Kuwait strikes deal with Saudi on oil refinery


Leading Opec members Saudi Arabia and Kuwait have struck a deal over the site of a planned oil refinery near their common border, a Kuwaiti newspaper reported on Thursday.

The deal was reached during high-level talks held in Riyadh a few days ago, Al Rai reported, quoting unnamed high-ranking industry sources.

Kuwait's Emir Sheikh Sabah Al Ahmad Al Sabah held talks with Saudi Arabia's King Abdullah on Saturday during a short visit to the kingdom, the world's top oil producer.

Saudi Texaco, which manages oil on behalf of Saudi Arabia in the divided zone shared with Kuwait, was reported to have objected to the location of Kuwait's new refinery in an area known as Al Zour, which is close to the border.

The paper also quoted the sources as saying that Kuwait has raised the estimated cost of the 615,000 barrels per day (bpd) refinery to $19 billion from $15 billion, due to an increase in global prices.

When the Gulf state began planning for the project several years ago, it had earmarked only $6.3 billion.

But bids by international companies came at more than $15 billion, prompting Kuwait to cancel the tender and invite new bids on the basis of cost-plus profit margin.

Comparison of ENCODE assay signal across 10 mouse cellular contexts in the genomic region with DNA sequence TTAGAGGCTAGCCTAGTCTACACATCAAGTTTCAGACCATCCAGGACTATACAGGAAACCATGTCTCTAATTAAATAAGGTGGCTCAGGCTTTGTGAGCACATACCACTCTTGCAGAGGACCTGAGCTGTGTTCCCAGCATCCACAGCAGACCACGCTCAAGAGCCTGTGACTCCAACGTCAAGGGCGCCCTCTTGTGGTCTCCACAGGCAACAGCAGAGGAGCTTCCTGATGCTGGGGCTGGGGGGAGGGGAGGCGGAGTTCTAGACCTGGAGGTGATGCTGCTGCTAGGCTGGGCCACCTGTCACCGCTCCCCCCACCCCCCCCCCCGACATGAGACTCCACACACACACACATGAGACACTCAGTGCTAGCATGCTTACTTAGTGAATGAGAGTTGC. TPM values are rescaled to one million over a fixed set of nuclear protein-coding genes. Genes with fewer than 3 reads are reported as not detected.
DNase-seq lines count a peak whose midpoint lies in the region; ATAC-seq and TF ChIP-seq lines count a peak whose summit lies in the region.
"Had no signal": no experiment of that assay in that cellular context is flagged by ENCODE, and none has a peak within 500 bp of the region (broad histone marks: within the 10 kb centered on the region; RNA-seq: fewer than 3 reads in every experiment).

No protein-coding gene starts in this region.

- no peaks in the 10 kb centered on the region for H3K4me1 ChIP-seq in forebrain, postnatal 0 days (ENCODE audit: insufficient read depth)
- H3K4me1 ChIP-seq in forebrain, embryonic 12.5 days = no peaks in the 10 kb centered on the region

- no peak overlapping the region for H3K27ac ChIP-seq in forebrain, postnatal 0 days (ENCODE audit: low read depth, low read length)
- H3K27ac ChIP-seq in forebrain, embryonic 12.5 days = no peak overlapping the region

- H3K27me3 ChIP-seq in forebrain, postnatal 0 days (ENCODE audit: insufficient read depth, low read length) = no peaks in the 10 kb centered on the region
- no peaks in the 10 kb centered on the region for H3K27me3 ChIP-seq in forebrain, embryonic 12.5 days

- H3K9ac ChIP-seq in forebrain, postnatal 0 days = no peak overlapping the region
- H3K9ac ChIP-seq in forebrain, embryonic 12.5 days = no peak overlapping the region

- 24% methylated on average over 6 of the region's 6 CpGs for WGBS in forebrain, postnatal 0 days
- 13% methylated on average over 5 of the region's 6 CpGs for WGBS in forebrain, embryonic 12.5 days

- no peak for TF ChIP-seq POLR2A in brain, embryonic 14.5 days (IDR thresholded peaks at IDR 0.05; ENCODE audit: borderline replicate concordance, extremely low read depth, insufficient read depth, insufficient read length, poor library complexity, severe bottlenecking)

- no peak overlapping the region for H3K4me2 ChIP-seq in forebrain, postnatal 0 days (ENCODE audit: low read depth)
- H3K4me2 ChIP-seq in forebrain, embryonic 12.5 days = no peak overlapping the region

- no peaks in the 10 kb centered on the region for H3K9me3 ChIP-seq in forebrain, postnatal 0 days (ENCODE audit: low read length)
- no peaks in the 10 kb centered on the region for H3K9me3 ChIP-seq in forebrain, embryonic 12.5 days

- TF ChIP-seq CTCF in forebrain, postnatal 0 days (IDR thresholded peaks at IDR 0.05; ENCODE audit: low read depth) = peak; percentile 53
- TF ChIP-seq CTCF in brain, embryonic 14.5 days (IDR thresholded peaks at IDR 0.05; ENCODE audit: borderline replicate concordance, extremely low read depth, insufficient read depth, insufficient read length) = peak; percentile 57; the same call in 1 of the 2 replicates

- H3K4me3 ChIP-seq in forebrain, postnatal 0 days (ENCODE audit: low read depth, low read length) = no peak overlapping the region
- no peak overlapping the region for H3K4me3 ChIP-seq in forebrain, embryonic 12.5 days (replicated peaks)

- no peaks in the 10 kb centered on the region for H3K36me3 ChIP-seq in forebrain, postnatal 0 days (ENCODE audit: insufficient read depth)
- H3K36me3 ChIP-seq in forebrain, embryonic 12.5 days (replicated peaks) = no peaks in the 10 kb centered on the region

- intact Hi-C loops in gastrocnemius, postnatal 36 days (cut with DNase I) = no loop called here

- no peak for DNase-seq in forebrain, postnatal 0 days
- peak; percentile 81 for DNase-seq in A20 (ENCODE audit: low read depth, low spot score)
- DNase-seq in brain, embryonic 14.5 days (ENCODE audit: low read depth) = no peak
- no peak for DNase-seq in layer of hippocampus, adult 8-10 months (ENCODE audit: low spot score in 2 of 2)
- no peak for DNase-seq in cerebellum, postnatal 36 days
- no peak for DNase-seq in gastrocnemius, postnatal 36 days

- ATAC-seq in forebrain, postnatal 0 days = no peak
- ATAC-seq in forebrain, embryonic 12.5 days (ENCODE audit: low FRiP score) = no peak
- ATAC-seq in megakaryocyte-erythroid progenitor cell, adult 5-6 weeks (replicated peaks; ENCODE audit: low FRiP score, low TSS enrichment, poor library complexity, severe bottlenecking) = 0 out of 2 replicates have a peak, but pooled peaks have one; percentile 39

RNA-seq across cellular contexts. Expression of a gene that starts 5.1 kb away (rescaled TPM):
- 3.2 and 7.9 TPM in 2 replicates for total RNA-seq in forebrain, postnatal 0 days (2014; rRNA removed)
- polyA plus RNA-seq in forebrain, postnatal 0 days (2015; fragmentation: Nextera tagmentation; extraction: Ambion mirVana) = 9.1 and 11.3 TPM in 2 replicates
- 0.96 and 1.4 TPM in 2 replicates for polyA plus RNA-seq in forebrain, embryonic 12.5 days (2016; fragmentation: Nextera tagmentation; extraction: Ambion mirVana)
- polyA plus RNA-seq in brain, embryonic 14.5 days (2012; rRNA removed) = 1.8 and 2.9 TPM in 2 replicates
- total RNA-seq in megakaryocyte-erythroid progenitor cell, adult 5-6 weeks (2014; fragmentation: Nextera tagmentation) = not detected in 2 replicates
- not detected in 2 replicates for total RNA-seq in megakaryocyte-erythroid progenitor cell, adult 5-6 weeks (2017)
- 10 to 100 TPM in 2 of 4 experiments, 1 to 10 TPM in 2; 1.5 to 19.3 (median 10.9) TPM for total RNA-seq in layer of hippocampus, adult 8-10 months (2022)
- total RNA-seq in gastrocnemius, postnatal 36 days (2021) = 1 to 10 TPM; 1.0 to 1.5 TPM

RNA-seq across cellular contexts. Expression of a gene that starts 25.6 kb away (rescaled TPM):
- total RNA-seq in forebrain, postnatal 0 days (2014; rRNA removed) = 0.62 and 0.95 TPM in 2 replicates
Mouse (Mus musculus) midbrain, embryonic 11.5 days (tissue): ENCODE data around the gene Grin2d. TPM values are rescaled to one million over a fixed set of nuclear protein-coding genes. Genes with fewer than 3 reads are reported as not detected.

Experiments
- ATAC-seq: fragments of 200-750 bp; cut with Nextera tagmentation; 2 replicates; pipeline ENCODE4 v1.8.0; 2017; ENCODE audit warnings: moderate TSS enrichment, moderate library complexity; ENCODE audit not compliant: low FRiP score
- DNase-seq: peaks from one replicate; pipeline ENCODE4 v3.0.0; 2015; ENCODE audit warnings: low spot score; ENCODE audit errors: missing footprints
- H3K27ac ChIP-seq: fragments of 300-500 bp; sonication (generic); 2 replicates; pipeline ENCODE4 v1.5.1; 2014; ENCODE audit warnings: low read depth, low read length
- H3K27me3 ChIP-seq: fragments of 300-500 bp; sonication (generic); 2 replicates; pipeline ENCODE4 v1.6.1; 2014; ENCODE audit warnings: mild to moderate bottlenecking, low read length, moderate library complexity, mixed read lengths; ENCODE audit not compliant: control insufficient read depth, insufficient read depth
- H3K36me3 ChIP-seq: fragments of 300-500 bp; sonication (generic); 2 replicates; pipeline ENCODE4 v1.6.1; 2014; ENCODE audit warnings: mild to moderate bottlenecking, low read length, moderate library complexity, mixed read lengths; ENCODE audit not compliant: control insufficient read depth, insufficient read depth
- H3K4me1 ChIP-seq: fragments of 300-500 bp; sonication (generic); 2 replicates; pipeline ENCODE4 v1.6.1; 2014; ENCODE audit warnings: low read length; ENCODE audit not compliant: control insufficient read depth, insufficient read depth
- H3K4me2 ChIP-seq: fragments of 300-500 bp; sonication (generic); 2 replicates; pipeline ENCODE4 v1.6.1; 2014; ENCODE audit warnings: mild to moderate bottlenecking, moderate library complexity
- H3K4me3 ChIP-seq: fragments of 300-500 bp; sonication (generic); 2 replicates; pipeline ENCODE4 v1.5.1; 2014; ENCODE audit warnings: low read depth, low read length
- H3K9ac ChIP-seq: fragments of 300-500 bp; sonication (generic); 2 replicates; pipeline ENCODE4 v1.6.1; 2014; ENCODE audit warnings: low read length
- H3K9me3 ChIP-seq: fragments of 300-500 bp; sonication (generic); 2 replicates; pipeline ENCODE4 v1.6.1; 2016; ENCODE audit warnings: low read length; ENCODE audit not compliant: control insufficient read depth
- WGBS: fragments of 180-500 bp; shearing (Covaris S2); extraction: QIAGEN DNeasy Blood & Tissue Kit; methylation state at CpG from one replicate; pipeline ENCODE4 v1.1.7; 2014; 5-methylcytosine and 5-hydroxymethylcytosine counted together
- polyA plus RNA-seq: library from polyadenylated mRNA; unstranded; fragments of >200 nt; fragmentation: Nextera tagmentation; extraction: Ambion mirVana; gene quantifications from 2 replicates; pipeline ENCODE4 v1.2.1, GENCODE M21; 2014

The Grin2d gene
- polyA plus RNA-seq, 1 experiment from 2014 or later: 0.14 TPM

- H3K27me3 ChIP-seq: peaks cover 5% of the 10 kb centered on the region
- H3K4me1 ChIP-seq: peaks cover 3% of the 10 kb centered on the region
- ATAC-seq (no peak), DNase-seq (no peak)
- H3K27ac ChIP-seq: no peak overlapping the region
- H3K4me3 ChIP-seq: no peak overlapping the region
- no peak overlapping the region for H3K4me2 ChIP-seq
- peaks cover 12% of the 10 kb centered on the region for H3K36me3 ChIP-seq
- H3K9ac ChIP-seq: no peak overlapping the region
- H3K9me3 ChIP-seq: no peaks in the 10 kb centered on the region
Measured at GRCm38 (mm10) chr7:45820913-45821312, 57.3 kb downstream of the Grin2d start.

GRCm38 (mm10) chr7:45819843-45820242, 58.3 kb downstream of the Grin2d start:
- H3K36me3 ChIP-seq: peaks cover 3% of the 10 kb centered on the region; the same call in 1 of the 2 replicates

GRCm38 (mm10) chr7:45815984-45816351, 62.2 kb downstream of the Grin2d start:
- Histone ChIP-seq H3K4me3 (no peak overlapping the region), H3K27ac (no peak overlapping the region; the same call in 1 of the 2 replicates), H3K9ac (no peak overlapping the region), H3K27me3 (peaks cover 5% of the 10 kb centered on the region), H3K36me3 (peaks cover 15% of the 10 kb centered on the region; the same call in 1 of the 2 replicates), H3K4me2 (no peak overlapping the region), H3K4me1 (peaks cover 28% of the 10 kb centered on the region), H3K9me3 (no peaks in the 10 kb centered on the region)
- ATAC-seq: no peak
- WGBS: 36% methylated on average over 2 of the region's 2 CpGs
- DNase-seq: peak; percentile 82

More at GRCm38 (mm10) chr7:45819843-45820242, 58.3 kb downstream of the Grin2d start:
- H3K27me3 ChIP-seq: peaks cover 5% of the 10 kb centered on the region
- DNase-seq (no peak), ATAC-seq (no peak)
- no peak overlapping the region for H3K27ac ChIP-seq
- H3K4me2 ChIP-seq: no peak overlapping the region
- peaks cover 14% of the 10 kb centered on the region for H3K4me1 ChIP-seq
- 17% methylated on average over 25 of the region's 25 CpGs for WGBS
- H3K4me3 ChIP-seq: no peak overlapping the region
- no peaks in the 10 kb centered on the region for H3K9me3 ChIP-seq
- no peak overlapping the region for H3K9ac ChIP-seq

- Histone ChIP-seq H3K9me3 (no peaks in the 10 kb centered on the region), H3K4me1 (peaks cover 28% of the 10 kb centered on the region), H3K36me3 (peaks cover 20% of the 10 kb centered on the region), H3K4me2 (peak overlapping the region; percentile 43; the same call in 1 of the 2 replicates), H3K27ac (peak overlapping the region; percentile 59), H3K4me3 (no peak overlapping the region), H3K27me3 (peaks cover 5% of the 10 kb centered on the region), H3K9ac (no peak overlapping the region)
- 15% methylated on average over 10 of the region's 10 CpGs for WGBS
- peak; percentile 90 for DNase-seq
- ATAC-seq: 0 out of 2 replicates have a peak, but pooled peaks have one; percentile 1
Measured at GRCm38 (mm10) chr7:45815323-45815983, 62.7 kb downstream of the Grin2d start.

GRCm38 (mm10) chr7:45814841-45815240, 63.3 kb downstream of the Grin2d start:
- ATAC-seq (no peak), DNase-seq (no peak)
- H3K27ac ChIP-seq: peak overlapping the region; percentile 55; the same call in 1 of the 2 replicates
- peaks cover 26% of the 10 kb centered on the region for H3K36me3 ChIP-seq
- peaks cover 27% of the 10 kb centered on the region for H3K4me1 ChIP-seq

Faruq Al Zanki, head of the state-owned refiner Kuwait National Petroleum Co, told the Middle East Economic Survey last month that one of the contracts was awarded to US engineering firm Fluor.

Other contracts are expected to be awarded later this month, he said.

Kuwait in September prequalified 17 international companies to bid for the refinery.

Construction is due to start later this year or early in 2009, with the refinery set to come on stream by the end of the first quarter of 2012. Completion was originally planned for 2010.

The new refinery, along with another project to upgrade two of Kuwait's three existing refineries, would boost the emirate's refining capacity to 1.4 million bpd by 2012, up from its current 936,000 bpd.

Kuwait sits on about 10 per cent of global crude reserves and pumps around 2.5 million bpd. (AFP)